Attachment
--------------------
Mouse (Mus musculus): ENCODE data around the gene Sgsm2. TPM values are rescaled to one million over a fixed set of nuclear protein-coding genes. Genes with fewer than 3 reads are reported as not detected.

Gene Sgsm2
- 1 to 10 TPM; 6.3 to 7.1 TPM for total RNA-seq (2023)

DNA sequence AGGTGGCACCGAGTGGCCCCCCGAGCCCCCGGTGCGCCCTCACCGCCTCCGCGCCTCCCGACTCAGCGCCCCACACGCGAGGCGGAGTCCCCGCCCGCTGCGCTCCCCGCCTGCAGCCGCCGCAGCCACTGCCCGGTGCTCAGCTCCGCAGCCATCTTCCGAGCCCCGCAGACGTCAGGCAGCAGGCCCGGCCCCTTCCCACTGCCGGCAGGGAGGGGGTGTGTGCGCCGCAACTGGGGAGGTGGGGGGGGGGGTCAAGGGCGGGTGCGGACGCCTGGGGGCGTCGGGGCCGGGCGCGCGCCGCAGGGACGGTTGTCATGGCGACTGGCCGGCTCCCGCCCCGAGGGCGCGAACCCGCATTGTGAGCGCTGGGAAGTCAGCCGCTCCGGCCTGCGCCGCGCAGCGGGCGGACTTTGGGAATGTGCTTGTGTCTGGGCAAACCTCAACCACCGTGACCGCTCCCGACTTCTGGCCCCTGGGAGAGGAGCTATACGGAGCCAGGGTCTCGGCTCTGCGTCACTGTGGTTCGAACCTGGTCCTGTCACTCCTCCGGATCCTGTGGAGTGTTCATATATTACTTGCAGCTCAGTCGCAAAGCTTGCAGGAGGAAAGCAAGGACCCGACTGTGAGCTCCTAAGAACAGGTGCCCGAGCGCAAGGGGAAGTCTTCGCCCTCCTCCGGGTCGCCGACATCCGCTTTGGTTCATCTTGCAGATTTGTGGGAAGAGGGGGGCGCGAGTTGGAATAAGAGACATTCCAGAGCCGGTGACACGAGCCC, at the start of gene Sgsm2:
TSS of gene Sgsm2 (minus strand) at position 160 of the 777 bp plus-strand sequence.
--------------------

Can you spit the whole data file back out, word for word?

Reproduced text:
Mouse (Mus musculus): ENCODE data around the gene Sgsm2. TPM values are rescaled to one million over a fixed set of nuclear protein-coding genes. Genes with fewer than 3 reads are reported as not detected.

Gene Sgsm2
- 1 to 10 TPM; 6.3 to 7.1 TPM for total RNA-seq (2023)

DNA sequence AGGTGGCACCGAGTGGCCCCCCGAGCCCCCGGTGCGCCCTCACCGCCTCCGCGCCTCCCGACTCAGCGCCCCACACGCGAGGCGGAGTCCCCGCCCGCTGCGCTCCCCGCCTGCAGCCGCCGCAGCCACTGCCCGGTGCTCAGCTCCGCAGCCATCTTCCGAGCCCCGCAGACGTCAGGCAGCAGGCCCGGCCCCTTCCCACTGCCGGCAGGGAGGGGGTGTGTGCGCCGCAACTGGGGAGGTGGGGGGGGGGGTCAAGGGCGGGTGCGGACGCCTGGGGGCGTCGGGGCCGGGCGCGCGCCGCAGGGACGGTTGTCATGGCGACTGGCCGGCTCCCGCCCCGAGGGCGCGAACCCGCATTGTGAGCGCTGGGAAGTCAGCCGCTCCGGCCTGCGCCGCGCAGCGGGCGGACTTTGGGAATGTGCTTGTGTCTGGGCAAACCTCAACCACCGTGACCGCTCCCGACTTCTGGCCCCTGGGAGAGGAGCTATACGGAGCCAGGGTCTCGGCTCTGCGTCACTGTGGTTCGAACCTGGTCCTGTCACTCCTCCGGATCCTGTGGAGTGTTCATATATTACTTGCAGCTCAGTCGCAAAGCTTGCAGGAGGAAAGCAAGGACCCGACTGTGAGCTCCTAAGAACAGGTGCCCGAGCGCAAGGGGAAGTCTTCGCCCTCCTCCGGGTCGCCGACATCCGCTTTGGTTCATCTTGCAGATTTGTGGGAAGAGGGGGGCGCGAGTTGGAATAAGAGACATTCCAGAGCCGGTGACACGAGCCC, at the start of gene Sgsm2:
TSS of gene Sgsm2 (minus strand) at position 160 of the 777 bp plus-strand sequence.